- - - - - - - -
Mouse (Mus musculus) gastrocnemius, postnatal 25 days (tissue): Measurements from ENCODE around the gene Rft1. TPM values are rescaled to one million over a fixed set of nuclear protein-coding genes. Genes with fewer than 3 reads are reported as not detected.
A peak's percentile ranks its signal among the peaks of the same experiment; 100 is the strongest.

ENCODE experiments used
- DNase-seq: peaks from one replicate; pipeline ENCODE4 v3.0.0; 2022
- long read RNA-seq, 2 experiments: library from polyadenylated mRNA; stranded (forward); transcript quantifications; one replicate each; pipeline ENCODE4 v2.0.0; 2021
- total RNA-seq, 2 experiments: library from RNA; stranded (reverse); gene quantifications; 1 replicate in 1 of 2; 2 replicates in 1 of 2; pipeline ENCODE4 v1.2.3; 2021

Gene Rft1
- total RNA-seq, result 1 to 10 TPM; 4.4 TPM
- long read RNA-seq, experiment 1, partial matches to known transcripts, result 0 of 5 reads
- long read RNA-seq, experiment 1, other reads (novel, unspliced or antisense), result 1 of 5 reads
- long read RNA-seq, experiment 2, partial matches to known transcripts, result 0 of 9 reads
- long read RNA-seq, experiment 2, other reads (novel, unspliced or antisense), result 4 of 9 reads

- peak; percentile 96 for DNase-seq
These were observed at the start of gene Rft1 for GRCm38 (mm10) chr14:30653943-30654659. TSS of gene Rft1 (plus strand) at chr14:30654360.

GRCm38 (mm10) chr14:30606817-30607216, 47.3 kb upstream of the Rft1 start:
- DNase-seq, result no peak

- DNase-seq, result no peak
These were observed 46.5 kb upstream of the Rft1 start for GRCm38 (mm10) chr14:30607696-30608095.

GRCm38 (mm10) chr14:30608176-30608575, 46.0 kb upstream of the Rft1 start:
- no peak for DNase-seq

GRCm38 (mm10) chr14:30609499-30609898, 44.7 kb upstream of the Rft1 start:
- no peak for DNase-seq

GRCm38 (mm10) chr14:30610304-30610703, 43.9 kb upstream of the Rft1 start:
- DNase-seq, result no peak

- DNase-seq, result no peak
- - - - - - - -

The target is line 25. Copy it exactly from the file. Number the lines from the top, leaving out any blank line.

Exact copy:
- DNase-seq, result no peak